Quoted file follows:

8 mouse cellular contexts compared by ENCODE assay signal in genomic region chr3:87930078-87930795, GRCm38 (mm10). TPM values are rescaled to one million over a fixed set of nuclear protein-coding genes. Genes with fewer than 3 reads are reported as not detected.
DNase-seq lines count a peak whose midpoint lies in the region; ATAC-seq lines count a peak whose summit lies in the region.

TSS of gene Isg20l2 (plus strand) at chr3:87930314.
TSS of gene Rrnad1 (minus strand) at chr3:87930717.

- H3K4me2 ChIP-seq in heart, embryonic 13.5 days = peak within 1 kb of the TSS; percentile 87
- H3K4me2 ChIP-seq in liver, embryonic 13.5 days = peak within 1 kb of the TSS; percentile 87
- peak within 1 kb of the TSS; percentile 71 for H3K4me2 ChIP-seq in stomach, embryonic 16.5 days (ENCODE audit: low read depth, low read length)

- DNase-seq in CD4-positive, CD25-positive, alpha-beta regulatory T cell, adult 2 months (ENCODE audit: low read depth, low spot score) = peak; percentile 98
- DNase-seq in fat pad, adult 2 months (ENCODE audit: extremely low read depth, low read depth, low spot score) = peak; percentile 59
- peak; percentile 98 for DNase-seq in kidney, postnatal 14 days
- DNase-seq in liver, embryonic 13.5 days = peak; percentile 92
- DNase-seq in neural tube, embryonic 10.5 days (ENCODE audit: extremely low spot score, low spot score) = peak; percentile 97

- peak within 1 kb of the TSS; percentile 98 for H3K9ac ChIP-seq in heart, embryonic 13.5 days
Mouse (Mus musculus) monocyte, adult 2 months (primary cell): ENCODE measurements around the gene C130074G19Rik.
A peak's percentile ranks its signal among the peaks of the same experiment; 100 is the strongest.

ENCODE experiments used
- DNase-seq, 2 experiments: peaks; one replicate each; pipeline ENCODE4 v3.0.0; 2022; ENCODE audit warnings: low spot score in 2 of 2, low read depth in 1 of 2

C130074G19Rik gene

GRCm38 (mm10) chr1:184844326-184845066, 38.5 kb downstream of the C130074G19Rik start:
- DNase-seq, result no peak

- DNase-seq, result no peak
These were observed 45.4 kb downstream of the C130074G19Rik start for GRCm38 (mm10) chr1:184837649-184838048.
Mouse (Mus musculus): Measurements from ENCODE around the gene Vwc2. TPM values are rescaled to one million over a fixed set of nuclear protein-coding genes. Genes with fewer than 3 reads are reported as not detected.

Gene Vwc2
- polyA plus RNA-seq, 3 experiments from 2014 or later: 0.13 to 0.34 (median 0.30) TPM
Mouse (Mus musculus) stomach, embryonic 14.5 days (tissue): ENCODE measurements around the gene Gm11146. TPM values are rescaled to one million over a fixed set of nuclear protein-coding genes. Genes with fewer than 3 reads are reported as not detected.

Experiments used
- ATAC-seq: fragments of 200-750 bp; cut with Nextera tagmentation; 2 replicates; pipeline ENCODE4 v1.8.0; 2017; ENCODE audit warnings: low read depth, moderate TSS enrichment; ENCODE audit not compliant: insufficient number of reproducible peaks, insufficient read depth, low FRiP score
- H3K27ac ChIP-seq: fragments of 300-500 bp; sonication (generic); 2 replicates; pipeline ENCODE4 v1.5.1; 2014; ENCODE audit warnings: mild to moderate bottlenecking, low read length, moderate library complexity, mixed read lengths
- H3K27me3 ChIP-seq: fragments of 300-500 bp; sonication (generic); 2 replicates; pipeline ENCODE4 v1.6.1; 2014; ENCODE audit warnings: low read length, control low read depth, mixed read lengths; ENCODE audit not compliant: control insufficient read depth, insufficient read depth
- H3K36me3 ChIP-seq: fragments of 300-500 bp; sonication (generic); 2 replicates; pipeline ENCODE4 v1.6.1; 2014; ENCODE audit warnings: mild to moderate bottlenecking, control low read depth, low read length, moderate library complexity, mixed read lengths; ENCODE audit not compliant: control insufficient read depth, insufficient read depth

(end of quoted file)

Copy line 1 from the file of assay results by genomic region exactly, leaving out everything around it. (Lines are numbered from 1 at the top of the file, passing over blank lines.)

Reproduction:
8 mouse cellular contexts compared by ENCODE assay signal in genomic region chr3:87930078-87930795, GRCm38 (mm10). TPM values are rescaled to one million over a fixed set of nuclear protein-coding genes. Genes with fewer than 3 reads are reported as not detected.